Psalm 20 was a song supplication. The king and his men were about to embark upon a military campaign against a foreign enemy. The people and the king prayed for success, and the key to the psalm was written in verse 7. “Some trust in chariots and some in horses, but we trust in the name of the Lord our God.”
Psalm 21 was probably written as a companion to Psalm 20. The first was a psalm of supplication, and the second was a song of victory. The battle had been fought, and God’s people were victorious. The faith of the people had been vindicated. Once again, for many people, there does not seem to be any kind of direct application that can be made from the psalm. However, this psalm, and its message, does have a bearing upon the lives of Christians today. That application can be seen in two ways.
First, every Christian faces struggles with life that are very similar to the battles that armies have, and do, face. Part of the struggle is internal. Earthly, or worldly, natures are in continual conflict with the spiritual orientation that comes in Christ. Like Paul, God’s children often cry put in prayer, “What a wretched man I am! Who will rescue me from this body of death? Thanks be to God – through Jesus Christ our Lord!” Pain yet victory. What Christian has not experienced that?
In addition to the internal battles, Christians face hostility in the world as well. The dark, evil power of the prince of this world is pitted against those who are joined to Christ. Time after time, the New Testament scriptures urge that Christians be on the alert – be prepared – endure in faith until the end. Satan is constantly probing for weaknesses in Christians’ faith. Once he finds it, he strikes!
But, as in the time of David, Christians trust in the name of the Lord God. The Word of God is very clear. Christians will have to do battle in this life, but Christians also know that in Him the battle will be won. In fact, in Christ, the victory is already won! A Christian’s responsibility is to love the Lord, applying His instructions to the events that occur in life, and persevere until His return. This is the first great principle from Psalm 21, Christians are engaged in a struggle, but there is victory in Christ Jesus.
The second point has to do with prayer, and the desire of the heart. In Psalm 21, the people said to the Lord, “You have granted him the desire of his heart and have not withheld the request of his lips”. One of the most important weapons available to a Christian is the power of prayer. At the same time, what God sees in prayers is the desire is what that person really desires.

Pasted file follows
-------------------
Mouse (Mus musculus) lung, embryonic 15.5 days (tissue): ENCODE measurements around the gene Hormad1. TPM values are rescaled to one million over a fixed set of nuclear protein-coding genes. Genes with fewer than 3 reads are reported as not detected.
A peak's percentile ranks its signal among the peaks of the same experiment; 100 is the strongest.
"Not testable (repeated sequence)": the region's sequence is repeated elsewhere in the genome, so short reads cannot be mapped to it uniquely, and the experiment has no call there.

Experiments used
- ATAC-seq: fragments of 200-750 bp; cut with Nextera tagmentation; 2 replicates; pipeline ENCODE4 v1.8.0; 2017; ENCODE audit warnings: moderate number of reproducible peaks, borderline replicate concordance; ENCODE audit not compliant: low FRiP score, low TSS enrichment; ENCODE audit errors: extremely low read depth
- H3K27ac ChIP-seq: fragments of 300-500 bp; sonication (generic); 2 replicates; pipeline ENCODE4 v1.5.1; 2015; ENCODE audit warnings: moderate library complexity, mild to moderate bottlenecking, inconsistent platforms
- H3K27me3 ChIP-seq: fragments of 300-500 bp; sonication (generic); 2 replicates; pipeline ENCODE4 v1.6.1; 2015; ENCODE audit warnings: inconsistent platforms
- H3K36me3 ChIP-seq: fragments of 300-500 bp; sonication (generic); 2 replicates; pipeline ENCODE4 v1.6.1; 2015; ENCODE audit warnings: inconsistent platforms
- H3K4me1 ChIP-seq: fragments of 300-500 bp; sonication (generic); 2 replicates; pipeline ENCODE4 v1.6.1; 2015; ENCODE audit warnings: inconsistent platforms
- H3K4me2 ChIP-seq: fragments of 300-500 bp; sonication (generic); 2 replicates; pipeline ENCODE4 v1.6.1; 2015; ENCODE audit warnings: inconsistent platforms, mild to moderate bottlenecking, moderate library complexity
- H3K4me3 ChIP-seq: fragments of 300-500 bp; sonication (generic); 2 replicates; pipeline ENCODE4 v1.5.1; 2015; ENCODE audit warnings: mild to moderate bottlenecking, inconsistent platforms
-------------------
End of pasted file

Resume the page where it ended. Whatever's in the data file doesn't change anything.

What makes a good prayer? Some Christians are reluctant to pray, because they “aren’t good at it”. Still other Christians seem to be able to lead a very polished prayer without too much effort. But what determines a good prayer? The key is what is in the heart of the person. Time after time, Jesus and the New Testament writers pointed to what is in the hearts of Christians as the secret to successful prayer. James wrote, “You do not have, because you do not ask God. When you ask, you do not receive, because you ask with the wrong motives, that you may spend what you get on your pleasures.”
Yes, Psalm 21 has a very definite application today. Prayer, a person’s requests to the Lord, must be based upon trust and the real desire of a godly heart. In addition, the message is clear that when prayers are answered, voices should be raised in praise to God, and in thanksgiving. Many will pray as a final desperate act. Yet, when the prayer is answered, the Lord is quickly forgotten.
As the New Testament scriptures have clearly shown, those in Christ are already the victors. Therefore, much of a Christian’s life and prayers should be an expression of Thanksgiving. As Paul wrote, “Thanks be to God through Jesus Christ our Lord!”
Who is Jesus?
He is God—Matt. 1:23 & John 1:1
He is the Creator—John 1:3
He is the Son of God—Matt. 3:17
He is the messiah, the chosen One—Matt. 16:16-17
He is the Savior—Luke 2:11
He has all authority—Matt. 28:18
He is our mediator between God—1 Tim. 2:5
He is the final judge—2 Tim. 4:1
More could be said about Jesus, but these points suffice to show why we should love and honor Him. Anyone who rejects any part of His Being or work cannot be saved. (TS)